How well do you know your country? If you think 'well', but your knowledge doesn't extend to the First Nations place names for the cities, towns and suburbs around Australia yet, this could be a good time to learn.
A campaign led by Gomeroi woman Rachael McPhail to recognise and support the use of traditional First Nations place names in postal addresses got a big boost last week – fittingly, during NAIDOC Week – when Australia Post endorsed the use of traditional names in a statement and published an example letter outlining where the text should fit in a postal address.
"I wanted [Australia Post] to publicly support a campaign to include traditional place names in addresses and a general acknowledgement of country printed on all of its pre-paid packaging," McPhail said to the ABC.
So how can you include a traditional place name when you're sending off festival parcels this year? First, find the place name you're looking for at the AIATSIS website.
Then, take a look at Australia Post's addressing guidelines. Their sample letter (which you can find here) notes that when you're addressing a parcel or letter, you should write the traditional place name after the recipient's name, but before the street address, suburb or town. So, it'd look something like this.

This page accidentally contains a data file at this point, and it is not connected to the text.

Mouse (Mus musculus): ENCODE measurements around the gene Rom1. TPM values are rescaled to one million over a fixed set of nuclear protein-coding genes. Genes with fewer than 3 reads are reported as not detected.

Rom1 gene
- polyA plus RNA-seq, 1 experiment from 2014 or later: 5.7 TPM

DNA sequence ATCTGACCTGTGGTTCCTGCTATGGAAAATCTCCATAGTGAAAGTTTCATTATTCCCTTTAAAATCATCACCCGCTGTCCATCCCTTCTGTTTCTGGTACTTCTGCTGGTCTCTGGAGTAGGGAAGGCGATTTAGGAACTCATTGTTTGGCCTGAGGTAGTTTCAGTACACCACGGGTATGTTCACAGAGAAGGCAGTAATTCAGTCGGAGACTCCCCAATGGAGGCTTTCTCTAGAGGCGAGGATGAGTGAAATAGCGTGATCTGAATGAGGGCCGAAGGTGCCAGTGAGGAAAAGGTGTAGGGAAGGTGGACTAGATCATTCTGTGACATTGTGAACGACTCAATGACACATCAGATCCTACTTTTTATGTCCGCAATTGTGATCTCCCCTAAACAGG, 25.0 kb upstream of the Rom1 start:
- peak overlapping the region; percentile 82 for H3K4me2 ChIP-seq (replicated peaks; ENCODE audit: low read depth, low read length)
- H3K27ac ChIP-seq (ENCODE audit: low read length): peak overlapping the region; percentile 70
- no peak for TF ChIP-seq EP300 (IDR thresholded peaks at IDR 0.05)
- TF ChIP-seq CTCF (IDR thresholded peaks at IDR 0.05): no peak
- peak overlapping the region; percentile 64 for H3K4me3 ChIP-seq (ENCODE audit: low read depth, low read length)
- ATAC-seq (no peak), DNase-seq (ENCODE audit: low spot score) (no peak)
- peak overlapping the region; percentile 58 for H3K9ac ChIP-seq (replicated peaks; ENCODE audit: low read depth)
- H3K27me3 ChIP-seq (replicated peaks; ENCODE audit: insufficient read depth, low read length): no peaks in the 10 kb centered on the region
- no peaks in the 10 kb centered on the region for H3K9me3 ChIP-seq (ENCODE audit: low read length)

[First name] [Last name]
[Traditional place name]
[Street number] [Street name]
[Place] [State] [Postcode]
"At Australia Post, we have a long and proud history of promoting and celebrating Aboriginal and Torres Strait Islander Culture and implementing measures that contribute to a lasting reconciliation between Indigenous and non-Indigenous Australians," Australia Post wrote.
While McPhail has secured a win with their acknowledgement, she's not quite done yet. "The third thing which is going to be the biggest part of this is to collate a comprehensive and accurate database of traditional place names that you can cross-reference with postcodes, but has been verified by elders in all the communities around Australia," she said to the ABC. Good luck to her.